GDPR vs US Discovery: US Court Makes Clear Non-US Entities Can’t Avoid Discovery

Global organizations with presences both in the US and Europe can find themselves facing difficult questions in connection with US litigation and investigations. They often want to know whether they are entitled to provide records containing EU personal data to US lawyers, investigators, regulators and courts. A new US ruling makes it clear that the tension between the EU’s General Data Protection Regulation (GDPR) and US demands for information remains strong.

On 13 January 2020, a New York federal judge ordered Telegram Group Inc. (a British Virgin Islands-based instant messaging service) to release a series of “highly sensitive” bank records, despite the company’s concerns that doing so might cause it to violate GDPR. This reflects wider trend in US discovery. While some US judges have shown sympathy towards attempts to limit discovery when it conflicts with non-US laws, they have largely rejected a party’s reliance on overseas data privacy regulations to avoid discovery altogether.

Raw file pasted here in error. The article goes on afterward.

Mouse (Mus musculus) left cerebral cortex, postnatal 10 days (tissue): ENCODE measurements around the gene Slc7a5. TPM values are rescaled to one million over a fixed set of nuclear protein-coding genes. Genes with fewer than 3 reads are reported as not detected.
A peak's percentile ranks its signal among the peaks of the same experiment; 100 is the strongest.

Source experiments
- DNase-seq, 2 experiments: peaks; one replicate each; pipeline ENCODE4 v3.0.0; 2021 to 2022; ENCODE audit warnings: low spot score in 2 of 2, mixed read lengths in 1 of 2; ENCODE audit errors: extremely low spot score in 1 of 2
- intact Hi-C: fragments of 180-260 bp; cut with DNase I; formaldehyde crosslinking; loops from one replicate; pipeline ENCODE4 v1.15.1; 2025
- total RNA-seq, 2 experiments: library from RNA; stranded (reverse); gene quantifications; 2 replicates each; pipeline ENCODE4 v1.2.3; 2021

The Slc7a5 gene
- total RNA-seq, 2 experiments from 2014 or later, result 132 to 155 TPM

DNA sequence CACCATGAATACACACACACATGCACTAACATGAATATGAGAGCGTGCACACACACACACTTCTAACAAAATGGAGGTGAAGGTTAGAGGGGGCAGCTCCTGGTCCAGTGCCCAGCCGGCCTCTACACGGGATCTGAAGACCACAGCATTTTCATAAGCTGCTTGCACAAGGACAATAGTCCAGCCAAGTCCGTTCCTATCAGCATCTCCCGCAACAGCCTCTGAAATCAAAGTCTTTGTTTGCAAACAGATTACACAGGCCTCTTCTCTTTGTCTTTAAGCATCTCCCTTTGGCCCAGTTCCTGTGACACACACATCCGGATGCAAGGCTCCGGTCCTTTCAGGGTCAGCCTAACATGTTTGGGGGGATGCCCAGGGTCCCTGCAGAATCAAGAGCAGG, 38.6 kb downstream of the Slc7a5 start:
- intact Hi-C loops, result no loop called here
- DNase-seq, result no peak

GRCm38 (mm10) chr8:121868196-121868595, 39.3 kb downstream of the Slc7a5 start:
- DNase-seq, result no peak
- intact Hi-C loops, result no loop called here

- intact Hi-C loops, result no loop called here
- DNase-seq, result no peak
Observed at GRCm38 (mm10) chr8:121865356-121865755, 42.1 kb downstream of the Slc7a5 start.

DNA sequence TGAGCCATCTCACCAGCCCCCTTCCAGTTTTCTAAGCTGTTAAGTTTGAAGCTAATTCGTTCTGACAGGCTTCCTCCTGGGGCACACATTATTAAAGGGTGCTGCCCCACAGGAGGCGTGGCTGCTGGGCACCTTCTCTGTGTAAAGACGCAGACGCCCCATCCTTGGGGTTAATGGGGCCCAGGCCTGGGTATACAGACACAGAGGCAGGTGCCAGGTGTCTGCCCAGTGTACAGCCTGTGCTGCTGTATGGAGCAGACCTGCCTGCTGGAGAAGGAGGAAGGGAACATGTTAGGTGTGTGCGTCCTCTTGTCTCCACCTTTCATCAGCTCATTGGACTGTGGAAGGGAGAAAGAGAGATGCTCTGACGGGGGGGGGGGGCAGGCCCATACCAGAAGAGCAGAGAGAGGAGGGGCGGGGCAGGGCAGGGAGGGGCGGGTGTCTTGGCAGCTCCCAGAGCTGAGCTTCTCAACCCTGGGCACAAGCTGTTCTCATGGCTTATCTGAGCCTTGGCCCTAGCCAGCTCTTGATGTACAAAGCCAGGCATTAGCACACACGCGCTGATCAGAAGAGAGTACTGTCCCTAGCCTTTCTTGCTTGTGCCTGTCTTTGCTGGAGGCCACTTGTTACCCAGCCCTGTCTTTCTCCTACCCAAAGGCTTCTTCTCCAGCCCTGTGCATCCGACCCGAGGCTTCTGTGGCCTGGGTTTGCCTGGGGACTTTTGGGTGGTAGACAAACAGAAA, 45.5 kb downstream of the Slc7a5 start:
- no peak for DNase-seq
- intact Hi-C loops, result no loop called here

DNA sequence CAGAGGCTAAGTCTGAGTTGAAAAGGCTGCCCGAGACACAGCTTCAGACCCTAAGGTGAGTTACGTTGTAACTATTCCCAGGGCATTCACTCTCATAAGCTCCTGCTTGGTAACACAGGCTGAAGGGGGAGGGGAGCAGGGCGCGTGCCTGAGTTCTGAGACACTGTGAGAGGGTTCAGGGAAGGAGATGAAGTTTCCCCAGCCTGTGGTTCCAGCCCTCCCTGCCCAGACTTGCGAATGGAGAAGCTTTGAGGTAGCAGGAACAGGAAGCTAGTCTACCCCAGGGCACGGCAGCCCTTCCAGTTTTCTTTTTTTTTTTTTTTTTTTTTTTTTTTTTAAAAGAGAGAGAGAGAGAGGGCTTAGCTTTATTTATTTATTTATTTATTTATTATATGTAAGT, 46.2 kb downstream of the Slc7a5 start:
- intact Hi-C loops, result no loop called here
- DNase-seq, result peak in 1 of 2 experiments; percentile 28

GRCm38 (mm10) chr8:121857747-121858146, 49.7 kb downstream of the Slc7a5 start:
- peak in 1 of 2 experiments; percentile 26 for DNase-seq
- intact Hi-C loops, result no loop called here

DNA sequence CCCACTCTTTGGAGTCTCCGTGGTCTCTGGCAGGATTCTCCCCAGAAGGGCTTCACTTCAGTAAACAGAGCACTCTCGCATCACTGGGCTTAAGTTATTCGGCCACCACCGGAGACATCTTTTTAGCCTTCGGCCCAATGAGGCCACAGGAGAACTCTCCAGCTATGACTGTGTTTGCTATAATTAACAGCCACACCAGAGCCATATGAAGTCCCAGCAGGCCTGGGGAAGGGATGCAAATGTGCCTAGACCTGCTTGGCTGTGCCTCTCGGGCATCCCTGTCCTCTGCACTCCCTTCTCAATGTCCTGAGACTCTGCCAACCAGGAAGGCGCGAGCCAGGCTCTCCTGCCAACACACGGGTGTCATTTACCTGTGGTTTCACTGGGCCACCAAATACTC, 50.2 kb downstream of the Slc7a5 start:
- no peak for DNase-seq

The GDPR protects personal data (broadly defined as any data relating to an identifiable person) from disclosure and transfer to certain countries, including the United States, absent an exception. The obligations under GDPR are rightfully not taken lightly by non-US parties in US litigation as the consequences for noncompliance are severe. A violation could result in regulatory actions and monetary penalties of up to the greater of 20 million euros, or 4% of annual worldwide turnover for the preceding financial year.